9/11 survivors help rebuild in Bethel Acres
This week a group of volunteers from disaster-affected areas are in Bethel Acres to re-build a barn, destroyed in last year's tornadoes. The barn will be relocated from its former location to a lot across from the school district and serve as a riding therapy center for kids.
The group is called New York Says Thank You, and it came together after help poured in from across the country to rebuild after 9/11. While in Oklahoma members hope to inspire the next generation of kids to always rebuild after tough times.
"People like me, we burn our own vacation (to be here)," said Louisiana firefighter Eric Abney.
They chose Bethel Acres because of the May 19 tornado. With so much help pouring into Moore to respond to the EF-5 one day later, Bethel Acres was often an overlooked community. Bethel Public Schools reports 30 family's homes were destroyed in their district.
"It's scary to think about what you're used to isn't going to be there when you wake up tomorrow," recalled senior Bailey Thornburg.
Abney and the firefighters from his hometown are just a handful out of the hundreds of volunteers. They say they're just paying it forward.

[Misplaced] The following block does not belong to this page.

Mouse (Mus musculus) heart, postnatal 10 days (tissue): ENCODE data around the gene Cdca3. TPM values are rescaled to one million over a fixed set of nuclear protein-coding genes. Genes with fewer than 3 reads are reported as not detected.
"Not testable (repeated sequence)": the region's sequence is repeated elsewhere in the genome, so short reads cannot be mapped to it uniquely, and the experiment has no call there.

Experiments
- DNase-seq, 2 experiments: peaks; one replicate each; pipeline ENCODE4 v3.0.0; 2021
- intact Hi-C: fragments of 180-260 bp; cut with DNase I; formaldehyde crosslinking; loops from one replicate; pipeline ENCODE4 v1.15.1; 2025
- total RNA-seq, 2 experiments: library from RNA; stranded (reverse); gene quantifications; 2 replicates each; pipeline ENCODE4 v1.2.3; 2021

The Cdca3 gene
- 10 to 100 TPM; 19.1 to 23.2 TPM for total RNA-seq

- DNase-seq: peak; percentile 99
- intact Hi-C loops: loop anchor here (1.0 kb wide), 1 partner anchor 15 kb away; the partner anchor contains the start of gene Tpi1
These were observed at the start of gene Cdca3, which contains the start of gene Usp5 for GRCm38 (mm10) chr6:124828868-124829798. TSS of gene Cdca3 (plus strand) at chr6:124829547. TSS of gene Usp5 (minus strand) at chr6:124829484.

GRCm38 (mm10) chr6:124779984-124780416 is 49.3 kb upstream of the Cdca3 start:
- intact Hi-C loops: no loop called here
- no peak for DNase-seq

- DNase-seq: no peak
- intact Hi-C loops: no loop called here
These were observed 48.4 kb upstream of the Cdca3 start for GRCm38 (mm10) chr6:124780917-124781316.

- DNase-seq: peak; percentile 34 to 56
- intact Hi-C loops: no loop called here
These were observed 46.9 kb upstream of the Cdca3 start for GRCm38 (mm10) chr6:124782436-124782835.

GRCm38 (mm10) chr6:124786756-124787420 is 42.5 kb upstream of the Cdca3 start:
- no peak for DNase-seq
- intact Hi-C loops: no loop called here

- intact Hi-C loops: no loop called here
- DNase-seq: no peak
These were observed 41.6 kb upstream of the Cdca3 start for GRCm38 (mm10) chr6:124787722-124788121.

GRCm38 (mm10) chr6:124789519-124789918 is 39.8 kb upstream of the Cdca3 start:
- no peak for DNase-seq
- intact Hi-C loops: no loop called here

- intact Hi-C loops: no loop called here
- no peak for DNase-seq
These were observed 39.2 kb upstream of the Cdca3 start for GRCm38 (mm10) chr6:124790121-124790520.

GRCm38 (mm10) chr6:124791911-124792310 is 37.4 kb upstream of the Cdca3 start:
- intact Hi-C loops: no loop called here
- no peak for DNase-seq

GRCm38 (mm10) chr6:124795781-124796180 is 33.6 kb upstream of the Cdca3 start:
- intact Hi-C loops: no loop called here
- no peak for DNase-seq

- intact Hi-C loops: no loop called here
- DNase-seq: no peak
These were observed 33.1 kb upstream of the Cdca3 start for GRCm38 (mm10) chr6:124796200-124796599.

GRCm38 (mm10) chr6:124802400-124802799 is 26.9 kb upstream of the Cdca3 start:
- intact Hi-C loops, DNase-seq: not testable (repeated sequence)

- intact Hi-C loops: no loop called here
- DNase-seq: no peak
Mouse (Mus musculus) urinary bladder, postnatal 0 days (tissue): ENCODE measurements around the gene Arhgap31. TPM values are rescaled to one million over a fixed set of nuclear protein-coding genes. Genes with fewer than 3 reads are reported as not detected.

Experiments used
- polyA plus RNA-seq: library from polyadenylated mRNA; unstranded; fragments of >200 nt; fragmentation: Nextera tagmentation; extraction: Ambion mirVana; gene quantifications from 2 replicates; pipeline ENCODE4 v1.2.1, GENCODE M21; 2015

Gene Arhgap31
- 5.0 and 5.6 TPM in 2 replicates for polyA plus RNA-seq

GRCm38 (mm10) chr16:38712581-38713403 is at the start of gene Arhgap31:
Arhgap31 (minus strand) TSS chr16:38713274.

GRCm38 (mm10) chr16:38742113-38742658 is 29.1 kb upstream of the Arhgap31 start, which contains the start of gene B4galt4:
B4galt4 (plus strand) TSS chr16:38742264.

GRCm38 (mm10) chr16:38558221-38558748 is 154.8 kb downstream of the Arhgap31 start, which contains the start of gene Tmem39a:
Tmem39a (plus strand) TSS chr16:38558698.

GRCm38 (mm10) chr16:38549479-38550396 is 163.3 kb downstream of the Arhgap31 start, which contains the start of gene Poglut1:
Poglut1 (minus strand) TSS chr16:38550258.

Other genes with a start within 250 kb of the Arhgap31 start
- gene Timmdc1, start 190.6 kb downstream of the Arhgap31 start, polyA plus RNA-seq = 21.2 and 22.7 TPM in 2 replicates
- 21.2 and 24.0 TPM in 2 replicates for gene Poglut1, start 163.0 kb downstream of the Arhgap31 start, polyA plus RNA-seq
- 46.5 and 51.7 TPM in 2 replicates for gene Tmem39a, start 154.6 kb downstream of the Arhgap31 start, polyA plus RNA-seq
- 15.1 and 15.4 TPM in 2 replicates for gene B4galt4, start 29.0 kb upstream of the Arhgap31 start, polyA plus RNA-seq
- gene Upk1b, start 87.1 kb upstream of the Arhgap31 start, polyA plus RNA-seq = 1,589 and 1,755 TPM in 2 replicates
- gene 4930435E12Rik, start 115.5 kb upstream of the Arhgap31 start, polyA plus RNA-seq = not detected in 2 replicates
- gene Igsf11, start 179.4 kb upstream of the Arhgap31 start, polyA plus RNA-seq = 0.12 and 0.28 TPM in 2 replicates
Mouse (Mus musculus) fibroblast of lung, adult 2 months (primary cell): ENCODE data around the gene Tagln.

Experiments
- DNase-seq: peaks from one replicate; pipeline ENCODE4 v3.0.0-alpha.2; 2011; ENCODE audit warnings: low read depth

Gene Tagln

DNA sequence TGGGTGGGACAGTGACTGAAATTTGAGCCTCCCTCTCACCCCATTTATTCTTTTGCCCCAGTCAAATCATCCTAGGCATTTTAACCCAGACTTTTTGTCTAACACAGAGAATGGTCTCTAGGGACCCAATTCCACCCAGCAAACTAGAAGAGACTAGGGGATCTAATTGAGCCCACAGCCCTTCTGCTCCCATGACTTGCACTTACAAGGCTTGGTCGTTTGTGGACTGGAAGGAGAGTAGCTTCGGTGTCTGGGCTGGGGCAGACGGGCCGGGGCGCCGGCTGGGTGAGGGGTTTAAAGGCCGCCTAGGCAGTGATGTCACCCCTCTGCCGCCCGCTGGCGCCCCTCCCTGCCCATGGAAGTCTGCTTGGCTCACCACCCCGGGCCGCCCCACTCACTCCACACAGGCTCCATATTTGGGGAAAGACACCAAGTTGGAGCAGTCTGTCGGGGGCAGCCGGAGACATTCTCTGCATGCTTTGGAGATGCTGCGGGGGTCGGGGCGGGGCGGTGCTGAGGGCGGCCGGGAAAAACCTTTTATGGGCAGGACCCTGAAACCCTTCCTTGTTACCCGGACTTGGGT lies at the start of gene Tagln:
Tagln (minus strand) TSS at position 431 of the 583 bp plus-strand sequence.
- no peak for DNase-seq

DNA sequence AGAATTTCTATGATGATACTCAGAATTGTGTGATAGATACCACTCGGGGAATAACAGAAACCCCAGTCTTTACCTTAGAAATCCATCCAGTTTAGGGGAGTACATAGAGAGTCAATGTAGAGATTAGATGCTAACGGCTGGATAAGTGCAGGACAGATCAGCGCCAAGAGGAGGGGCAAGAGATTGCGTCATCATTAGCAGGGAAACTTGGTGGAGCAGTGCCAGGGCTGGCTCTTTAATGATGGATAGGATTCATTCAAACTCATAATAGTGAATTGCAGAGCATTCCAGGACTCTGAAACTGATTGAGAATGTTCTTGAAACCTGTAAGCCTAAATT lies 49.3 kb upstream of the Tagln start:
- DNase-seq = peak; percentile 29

"The people who came down to help us for Katrina was just unreal," he said.
Volunteers from New York Says Thank You move from tragedy to tragedy, bringing hammers to re-build and painted wooden stars from kids around the country.
The group says it's really important to get the kids involved. Bethel Acres students will make thousands of stars for the 9/12 Generation Project so other kids who have been affected by tragedy or disaster can put them up in their community.
"It may not seem like much but when you send these stars to disaster areas all over the world they're just little messages of hope," said junior Cody Gingrich while painting a star.
It's a way to bring people together to turn their disaster into something more meaningful.
"When they see something horrific it just helps when you have somebody else who has seen the same thing," Abney said.
After they finish the barn the project isn't over yet. On 9/12 they're asking Oklahoma kids to join in a nation-wide movement and sing the star-spangled banner at the same time at noon Central Time.